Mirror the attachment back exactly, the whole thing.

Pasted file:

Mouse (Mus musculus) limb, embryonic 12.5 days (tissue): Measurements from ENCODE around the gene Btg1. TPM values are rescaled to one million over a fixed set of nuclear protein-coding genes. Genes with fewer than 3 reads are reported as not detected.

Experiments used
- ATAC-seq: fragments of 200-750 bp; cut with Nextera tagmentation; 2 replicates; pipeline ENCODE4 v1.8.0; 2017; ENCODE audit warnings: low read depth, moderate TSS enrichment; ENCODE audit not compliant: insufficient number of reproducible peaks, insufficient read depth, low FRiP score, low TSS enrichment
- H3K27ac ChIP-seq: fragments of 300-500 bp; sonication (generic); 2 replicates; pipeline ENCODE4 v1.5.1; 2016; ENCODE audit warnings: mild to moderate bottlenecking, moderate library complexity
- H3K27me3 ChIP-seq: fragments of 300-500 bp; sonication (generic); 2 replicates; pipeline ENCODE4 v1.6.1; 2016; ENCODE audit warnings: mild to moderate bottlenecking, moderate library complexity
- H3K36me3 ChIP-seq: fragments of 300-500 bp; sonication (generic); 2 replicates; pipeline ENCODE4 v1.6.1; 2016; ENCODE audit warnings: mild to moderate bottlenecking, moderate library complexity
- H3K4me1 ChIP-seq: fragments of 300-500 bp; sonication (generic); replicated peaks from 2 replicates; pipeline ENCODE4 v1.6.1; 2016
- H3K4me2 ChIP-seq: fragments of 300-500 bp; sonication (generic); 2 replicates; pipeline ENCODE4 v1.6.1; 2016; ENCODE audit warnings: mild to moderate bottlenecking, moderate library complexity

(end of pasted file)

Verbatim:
Mouse (Mus musculus) limb, embryonic 12.5 days (tissue): Measurements from ENCODE around the gene Btg1. TPM values are rescaled to one million over a fixed set of nuclear protein-coding genes. Genes with fewer than 3 reads are reported as not detected.

Experiments used
- ATAC-seq: fragments of 200-750 bp; cut with Nextera tagmentation; 2 replicates; pipeline ENCODE4 v1.8.0; 2017; ENCODE audit warnings: low read depth, moderate TSS enrichment; ENCODE audit not compliant: insufficient number of reproducible peaks, insufficient read depth, low FRiP score, low TSS enrichment
- H3K27ac ChIP-seq: fragments of 300-500 bp; sonication (generic); 2 replicates; pipeline ENCODE4 v1.5.1; 2016; ENCODE audit warnings: mild to moderate bottlenecking, moderate library complexity
- H3K27me3 ChIP-seq: fragments of 300-500 bp; sonication (generic); 2 replicates; pipeline ENCODE4 v1.6.1; 2016; ENCODE audit warnings: mild to moderate bottlenecking, moderate library complexity
- H3K36me3 ChIP-seq: fragments of 300-500 bp; sonication (generic); 2 replicates; pipeline ENCODE4 v1.6.1; 2016; ENCODE audit warnings: mild to moderate bottlenecking, moderate library complexity
- H3K4me1 ChIP-seq: fragments of 300-500 bp; sonication (generic); replicated peaks from 2 replicates; pipeline ENCODE4 v1.6.1; 2016
- H3K4me2 ChIP-seq: fragments of 300-500 bp; sonication (generic); 2 replicates; pipeline ENCODE4 v1.6.1; 2016; ENCODE audit warnings: mild to moderate bottlenecking, moderate library complexity